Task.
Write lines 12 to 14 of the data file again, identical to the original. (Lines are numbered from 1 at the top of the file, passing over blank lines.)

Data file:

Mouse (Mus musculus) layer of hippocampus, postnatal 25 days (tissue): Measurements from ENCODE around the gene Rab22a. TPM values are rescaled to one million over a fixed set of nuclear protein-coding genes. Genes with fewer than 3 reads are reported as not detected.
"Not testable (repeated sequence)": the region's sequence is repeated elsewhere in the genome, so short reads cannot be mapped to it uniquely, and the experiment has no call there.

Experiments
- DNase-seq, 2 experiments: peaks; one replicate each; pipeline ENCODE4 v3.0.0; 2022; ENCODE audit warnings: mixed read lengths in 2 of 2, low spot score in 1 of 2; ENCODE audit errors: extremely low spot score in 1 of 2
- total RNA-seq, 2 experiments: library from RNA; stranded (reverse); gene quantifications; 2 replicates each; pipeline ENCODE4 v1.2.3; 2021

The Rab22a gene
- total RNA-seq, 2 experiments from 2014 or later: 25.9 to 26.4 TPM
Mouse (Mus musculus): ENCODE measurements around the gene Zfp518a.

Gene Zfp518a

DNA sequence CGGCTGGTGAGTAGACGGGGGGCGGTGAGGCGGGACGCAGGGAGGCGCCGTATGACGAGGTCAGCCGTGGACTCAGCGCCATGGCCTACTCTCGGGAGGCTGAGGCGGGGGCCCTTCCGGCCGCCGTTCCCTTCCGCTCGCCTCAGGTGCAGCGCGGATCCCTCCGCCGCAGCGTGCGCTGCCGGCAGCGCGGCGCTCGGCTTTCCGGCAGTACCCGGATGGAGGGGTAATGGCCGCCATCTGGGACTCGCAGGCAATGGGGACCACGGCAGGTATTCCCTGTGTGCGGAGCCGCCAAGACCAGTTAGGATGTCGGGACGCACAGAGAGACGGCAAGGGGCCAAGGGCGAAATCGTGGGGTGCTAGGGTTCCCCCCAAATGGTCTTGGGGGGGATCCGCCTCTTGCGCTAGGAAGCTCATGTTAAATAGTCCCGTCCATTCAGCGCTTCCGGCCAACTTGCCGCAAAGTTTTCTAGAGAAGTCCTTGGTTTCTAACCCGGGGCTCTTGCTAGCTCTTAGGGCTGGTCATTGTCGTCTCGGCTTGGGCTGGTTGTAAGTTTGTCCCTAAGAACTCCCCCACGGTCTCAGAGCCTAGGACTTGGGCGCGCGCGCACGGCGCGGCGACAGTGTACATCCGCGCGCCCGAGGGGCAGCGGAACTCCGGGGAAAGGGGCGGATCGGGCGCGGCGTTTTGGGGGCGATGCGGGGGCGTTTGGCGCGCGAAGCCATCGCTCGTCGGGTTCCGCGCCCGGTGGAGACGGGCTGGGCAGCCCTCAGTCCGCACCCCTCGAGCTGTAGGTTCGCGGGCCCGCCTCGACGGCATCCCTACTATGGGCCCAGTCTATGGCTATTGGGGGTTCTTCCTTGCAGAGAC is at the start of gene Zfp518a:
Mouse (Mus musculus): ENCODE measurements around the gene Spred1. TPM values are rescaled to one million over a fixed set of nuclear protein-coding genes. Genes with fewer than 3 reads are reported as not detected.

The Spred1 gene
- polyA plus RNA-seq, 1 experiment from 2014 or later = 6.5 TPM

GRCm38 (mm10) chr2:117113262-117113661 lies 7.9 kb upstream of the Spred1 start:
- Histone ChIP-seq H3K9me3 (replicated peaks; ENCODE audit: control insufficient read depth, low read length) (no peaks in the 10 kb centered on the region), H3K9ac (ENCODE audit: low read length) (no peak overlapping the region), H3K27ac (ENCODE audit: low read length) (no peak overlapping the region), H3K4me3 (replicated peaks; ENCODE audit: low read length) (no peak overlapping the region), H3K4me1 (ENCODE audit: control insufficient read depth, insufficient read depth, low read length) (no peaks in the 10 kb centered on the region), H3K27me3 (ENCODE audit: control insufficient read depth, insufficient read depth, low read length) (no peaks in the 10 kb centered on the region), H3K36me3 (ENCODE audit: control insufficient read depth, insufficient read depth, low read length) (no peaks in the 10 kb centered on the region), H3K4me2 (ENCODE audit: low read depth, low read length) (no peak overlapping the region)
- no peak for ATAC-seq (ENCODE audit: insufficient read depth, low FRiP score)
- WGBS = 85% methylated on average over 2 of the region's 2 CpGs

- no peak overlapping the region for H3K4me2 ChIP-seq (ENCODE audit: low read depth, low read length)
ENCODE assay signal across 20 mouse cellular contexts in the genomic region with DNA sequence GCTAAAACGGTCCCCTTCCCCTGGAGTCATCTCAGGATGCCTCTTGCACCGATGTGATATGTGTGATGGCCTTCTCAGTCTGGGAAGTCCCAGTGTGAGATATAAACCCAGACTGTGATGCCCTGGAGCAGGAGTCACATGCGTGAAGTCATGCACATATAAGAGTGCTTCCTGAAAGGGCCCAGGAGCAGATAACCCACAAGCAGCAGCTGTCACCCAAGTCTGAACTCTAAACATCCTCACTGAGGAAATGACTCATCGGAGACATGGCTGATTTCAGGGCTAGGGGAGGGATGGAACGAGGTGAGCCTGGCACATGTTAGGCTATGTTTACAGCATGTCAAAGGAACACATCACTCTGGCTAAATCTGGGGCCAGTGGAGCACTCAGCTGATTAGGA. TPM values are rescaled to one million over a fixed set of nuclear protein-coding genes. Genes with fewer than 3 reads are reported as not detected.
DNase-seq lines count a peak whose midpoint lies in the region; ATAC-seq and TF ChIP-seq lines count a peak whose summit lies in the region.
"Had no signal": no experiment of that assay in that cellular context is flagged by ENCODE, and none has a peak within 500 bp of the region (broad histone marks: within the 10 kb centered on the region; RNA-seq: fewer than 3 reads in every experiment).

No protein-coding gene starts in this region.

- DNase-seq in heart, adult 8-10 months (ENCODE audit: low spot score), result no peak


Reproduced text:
The Spred1 gene
- polyA plus RNA-seq, 1 experiment from 2014 or later = 6.5 TPM

GRCm38 (mm10) chr2:117113262-117113661 lies 7.9 kb upstream of the Spred1 start: